American Thoracic Society Journal news tips for March (second issue)

March 19, 2002

Males 65 and older at higher risk for bacterial pneumonia

In a study of all Medicare recipients aged 65 and older who were hospitalized for bacterial pneumonia (community-acquired pneumonia) during 1997, researchers found that men had a higher incidence of the disease, their cases tended to be more complex, and their chances of death from the disease were higher than for women. For the research, investigators examined 623,718 hospital admission records of patients with community acquired pneumonia (CAP). Although more women were part of the study group, the incidence rate was higher for men (19.4 cases per 1,000 men versus 15.6 cases per 1,000 women). Men were more likely to be managed as a "complex case," both from an overall standpoint (24.4 percent versus 20.8 percent), and across all age groups. (Complex cases were those who were managed in the intensive care unit,with or without mechanical ventilation.) Men also had a higher mortality rate. The researchers said that as the elderly population grows over time, the burden of CAP will increase substantially, with 750,000 cases projected for 2010 and 1 million for 2020. The research appears in the second issue for March of the American Thoracic Society's peer-reviewed American Journal of Respiratory and Critical Care Medicine.

Limited spread of multidrug-resistant tuberculosis in Los Angeles county

Researchers studying pulmonary multidrug-resistant tuberculosis (MDR-TB) in Los Angeles County, California, between August 1993 and 1998 showed that, although a high percentage of these cases were infectious, limited spread of MDR disease took place. Those results were evident despite the fact that Los Angeles County reported the second highest number of TB cases among all metropolitan areas between 1993 and 1997, along with one-third of all California cases. The researchers attempted to determine the extent of MDR-TB transmission by using restriction fragment length polymorphism testing and by cross-matching contact information to the Tuberculosis Registry. During the study period, 102 MDR-TB cases were identified. Only four molecular clusters of two MDR-TB cases each and a closely related pair were identified among the 102 cases. The authors believe that aggressive contact investigation, very careful surveillance, and good management of cases contributed to limiting the spread of MDR-TB in Los Angles County. They identified 946 contacts of the MDR-TB cases, with tuberculin skin test conversion documented in 58 (6 percent). This conversion percentage was considerably lower than previously reported among contacts of inner city pulmonary TB cases. Despite social factors similar to New York City, the proportion of MDR-TB cases remained low in Los Angeles County (0.7 to 2.3 percent), compared with New York City's 19 percent in April 1991. (In that year, New York City reported 62 percent of the nation's MDR-TB cases). The authors believe that better climate was a factor, much lower population density than the New York City area, and the establishment of a centralized consultation and tracking service to follow MDR-TB cases though treatment completion and up to two years afterwards. The study appears in the second issue for March of the American Thoracic Society's peer-reviewed American Journal of Respiratory and Critical Care Medicine.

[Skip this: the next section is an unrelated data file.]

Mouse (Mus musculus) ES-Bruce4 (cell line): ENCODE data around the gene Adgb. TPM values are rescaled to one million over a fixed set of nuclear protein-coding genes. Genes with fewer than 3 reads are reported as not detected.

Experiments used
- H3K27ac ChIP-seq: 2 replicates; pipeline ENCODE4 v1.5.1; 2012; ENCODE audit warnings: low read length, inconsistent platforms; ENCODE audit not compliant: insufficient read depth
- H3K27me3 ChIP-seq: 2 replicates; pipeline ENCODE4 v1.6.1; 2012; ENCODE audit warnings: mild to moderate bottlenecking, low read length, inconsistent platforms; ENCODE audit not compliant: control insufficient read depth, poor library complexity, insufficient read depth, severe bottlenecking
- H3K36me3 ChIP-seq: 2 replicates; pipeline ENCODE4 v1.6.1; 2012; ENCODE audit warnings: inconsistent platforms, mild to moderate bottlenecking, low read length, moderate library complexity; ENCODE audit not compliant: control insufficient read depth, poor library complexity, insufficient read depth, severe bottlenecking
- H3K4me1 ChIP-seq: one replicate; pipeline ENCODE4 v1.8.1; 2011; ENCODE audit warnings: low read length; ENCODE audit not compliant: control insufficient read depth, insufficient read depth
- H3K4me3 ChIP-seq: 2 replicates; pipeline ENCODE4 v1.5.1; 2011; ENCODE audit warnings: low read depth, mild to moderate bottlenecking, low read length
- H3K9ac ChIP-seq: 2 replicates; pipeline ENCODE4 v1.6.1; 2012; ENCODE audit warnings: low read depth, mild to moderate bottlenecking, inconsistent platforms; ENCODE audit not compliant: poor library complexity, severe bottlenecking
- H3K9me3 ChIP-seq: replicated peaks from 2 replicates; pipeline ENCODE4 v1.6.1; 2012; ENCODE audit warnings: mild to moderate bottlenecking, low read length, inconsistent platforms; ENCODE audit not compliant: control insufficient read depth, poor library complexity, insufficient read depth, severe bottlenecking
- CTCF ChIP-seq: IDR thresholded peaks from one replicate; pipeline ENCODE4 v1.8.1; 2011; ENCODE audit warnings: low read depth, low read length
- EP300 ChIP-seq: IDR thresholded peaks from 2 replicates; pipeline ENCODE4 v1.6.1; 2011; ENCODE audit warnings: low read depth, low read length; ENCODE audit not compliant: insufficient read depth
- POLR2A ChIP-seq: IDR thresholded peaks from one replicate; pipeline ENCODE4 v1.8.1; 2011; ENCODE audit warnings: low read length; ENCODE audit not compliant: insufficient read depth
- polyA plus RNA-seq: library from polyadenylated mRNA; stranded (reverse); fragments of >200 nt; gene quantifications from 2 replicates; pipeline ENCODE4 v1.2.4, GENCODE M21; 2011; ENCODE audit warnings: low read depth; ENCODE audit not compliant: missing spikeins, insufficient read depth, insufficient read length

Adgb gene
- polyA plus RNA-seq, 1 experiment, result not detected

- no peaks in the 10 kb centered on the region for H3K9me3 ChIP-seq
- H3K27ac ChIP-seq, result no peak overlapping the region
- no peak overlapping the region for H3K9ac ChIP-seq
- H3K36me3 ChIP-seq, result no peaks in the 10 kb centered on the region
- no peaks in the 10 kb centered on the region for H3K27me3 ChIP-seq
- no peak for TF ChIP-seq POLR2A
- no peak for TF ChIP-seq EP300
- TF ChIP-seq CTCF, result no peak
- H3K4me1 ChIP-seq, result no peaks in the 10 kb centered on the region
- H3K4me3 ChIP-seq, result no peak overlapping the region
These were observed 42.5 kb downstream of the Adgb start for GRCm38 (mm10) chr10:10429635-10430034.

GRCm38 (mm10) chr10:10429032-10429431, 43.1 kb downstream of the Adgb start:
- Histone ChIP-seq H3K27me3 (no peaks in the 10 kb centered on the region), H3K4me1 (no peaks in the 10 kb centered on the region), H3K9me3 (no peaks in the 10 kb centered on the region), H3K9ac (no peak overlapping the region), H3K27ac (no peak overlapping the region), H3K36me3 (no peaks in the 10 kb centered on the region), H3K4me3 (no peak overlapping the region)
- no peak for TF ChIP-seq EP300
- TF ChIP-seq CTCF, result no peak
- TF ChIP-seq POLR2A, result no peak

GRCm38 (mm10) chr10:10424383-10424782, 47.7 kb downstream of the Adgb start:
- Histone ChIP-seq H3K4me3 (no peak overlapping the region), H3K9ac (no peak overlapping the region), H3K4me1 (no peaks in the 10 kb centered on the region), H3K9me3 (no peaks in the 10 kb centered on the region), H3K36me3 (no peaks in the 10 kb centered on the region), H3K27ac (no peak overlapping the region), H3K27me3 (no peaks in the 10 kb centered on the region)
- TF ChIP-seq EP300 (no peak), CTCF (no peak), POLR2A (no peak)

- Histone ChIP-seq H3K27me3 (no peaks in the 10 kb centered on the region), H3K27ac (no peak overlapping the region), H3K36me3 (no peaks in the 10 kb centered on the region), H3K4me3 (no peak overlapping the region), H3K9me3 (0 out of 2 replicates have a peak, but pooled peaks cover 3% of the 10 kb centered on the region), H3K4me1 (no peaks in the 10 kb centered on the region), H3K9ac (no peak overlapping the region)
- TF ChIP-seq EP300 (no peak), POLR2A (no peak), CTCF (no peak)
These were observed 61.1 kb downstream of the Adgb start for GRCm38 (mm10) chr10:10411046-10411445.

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For the complete text of these articles, please see the American Thoracic Society Online Web Site at http://www.atsjournals.org. For contact information or to request a complimentary journalist subscription to ATS journals online, or if you would like to add your name to the Society's twice monthly journal news mailing list (please select either postal or electronic delivery), contact Cathy Carlomagno at 212-315-6442, or by e-mail at ccarlomagno@thoracic.org

American Thoracic Society

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